And it’s all going to hit at a time when the Baby Boomers are all retiring and stressing our Social Security system to its maximum. The greatest economic threat to this country has NOTHING to do with the workers coming in across the border to fill up the gaps in the bottom. Our children already cannot afford to dream as large as achieving any level of disposable income, security, or stability as their parents.

The Death of the Middle Class Dreams

It used to be that I dreamed of achieving a better economic situation than my father, who was healthily middle-class, but had to work exceedingly hard as a small business owner to do so. Now I dream of someday being able to afford to pay back my loans and break even. I’m beginning to think that a landlord will always be in my future, and that property is a pipe dream made impossible by the fact that my job skills are not in demand where it’s cost effective to live. Maybe someday I’ll be able to afford to start a savings account. Seems like every attempt now gets drained by repairs or maintenance or emergency dental work or other incidental costs that just -know- when to hit.

It’s getting bad, which means that for others not born to the middle class like I was and not prepared by college and adaptive skills for this economy must have been drowning them all for a while now.  I know more people who have been unemployed for so long they can no longer collect unemployment (and no longer count toward the unemployment rate either) than ever before. The fact that they exist in multiples in my small group of friends is telling, because the majority of my friends are college educated, several with advanced degrees. They’re all hard working, and they’re mostly white. They are, frankly, formerly from the now-gone middle class.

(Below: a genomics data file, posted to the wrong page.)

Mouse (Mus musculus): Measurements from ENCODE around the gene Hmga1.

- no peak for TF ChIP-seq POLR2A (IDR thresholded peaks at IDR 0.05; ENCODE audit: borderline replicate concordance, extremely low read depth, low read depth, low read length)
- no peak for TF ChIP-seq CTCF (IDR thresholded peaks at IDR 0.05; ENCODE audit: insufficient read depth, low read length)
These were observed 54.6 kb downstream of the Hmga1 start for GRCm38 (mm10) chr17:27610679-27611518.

Don’t Blame Jesús

No, this wasn’t done by the immigrants. This was in progress long ago. The fact that the privileged classes are also feeling the crunch is where the current shift in focus to villifying immigrants comes from. If times are tough and resources limited, the last thing you want is new neighbors who look different, talk different, and act differently than your family did. ‘Otherness’ becomes evilness to the small minded, and that magnifies wherever times are tough and the two groups mingle.

As bad as it seems, immigrants are a fact of American existence. We’ve never successfully gotten rid of any group of immigrants, although we came close with the WWII Japanese American Internment Camps, and we’ve never really come up with a policy that worked to deter new groups of immigrants from coming here. We talk of being the melting pot, but often forget that the spice being absorbed into the stew also flavors it.

What will impress me is if the immigration debate continues -after- life gets better again in the economy of  the US for all. Show me an anti-immigration popular movement that happens in times of economic prosperity, and then I’ll take them seriously on their issues. In the meanwhile, the anti-immigration folks out there better look at the cause and not just the symptoms. If economic reforms don’t happen soon to alleviate the decline of the middle class, then it’s not your neighborhood Mexicans you’ll need to watch out for… it’s your elected officials.